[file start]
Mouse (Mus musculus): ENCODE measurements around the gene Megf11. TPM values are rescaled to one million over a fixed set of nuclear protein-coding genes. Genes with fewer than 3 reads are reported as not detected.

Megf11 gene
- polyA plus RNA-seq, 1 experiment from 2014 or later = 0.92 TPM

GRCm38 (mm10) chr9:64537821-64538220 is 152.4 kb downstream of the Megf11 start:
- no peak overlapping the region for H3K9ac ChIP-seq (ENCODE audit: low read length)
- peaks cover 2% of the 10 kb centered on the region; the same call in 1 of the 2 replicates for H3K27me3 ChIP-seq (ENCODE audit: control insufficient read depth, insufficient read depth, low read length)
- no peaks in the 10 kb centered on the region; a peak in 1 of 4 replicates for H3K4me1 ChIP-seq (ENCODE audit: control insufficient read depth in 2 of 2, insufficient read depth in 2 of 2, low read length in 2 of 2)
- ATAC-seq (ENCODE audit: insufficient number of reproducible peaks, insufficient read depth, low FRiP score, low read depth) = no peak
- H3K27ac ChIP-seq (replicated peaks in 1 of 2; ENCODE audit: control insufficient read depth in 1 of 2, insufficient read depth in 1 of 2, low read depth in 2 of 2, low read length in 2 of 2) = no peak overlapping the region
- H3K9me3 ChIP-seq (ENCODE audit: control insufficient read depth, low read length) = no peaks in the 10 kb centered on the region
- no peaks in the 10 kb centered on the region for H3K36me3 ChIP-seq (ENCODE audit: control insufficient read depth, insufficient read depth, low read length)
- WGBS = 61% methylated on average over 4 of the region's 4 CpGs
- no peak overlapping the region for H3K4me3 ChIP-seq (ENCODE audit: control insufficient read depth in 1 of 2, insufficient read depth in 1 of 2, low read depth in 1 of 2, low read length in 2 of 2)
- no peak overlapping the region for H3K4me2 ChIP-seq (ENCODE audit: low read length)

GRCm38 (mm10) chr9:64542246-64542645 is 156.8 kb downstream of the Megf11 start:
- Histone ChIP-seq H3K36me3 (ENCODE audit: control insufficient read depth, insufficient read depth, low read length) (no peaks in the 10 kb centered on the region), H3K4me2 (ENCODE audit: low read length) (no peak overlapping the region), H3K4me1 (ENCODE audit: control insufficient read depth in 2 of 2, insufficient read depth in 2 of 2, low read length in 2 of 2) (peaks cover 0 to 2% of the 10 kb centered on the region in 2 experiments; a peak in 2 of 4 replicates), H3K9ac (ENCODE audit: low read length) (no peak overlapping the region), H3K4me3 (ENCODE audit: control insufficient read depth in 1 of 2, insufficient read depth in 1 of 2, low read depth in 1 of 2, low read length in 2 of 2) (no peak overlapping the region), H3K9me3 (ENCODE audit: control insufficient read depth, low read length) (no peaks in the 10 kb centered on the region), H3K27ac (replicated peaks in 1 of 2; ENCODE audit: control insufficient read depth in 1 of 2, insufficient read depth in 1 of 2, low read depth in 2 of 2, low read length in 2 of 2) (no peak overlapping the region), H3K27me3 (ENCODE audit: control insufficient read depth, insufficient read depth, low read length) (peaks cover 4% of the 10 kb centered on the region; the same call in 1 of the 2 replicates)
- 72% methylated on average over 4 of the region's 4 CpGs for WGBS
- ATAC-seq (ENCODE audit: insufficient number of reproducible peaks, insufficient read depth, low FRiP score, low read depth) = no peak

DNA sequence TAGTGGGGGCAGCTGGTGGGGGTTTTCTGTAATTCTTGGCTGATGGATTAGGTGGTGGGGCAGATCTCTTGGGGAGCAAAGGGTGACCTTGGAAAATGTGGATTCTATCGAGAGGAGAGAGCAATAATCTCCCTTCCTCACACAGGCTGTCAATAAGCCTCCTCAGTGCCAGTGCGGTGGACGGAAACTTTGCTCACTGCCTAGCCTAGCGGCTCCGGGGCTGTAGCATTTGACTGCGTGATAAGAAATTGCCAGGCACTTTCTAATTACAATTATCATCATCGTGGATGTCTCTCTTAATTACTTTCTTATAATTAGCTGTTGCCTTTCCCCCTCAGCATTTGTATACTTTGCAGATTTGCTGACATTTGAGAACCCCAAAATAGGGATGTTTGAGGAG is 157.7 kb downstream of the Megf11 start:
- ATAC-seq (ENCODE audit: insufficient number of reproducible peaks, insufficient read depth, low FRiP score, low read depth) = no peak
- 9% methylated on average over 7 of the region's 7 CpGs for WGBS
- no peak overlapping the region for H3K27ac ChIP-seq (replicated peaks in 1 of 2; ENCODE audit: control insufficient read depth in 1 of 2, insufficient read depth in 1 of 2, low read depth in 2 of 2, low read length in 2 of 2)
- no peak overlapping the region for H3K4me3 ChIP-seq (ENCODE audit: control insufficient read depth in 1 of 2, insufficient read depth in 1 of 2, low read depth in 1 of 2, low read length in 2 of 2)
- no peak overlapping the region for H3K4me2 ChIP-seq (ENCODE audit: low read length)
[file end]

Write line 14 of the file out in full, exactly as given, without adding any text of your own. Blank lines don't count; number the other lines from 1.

- no peak overlapping the region for H3K4me2 ChIP-seq (ENCODE audit: low read length)